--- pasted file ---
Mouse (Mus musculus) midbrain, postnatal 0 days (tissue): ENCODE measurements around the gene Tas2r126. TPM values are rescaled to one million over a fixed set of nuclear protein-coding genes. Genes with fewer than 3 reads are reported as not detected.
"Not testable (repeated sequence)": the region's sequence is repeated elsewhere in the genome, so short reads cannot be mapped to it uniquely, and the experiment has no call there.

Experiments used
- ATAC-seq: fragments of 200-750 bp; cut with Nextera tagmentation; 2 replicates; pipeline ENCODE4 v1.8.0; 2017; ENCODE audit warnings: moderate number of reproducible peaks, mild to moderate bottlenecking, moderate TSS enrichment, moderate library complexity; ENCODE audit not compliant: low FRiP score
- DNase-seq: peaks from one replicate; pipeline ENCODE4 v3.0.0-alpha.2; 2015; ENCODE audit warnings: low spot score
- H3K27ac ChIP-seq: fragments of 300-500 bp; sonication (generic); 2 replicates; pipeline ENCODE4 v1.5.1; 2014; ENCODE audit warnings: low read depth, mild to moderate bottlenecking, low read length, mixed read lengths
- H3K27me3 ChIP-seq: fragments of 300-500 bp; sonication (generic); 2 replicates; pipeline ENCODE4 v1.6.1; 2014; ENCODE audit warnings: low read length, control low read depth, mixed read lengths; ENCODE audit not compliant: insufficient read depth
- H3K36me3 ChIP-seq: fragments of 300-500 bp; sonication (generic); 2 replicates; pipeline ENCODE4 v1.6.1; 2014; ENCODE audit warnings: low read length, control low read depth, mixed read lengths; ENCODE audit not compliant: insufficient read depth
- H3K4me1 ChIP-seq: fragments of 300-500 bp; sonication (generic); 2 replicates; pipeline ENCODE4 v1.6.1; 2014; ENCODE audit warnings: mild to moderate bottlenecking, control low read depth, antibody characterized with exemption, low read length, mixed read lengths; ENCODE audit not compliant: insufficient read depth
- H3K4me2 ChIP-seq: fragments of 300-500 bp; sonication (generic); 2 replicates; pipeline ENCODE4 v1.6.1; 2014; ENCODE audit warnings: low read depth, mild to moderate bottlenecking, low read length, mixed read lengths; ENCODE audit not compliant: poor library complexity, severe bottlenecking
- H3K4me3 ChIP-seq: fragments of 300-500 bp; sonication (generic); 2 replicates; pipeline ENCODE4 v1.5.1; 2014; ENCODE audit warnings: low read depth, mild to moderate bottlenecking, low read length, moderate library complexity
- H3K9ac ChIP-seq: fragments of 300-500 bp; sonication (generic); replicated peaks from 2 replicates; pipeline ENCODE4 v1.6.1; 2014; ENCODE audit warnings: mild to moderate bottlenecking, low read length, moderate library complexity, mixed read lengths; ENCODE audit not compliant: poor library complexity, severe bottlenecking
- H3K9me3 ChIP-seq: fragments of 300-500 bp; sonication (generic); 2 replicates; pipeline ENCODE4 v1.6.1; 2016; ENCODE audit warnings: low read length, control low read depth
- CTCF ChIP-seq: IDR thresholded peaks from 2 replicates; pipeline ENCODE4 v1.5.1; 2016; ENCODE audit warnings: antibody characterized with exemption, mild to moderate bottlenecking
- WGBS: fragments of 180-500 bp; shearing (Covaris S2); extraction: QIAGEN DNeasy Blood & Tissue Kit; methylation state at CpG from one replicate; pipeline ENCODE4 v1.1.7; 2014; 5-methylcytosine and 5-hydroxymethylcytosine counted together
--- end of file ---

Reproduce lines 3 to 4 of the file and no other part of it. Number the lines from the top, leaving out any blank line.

Experiments used
- ATAC-seq: fragments of 200-750 bp; cut with Nextera tagmentation; 2 replicates; pipeline ENCODE4 v1.8.0; 2017; ENCODE audit warnings: moderate number of reproducible peaks, mild to moderate bottlenecking, moderate TSS enrichment, moderate library complexity; ENCODE audit not compliant: low FRiP score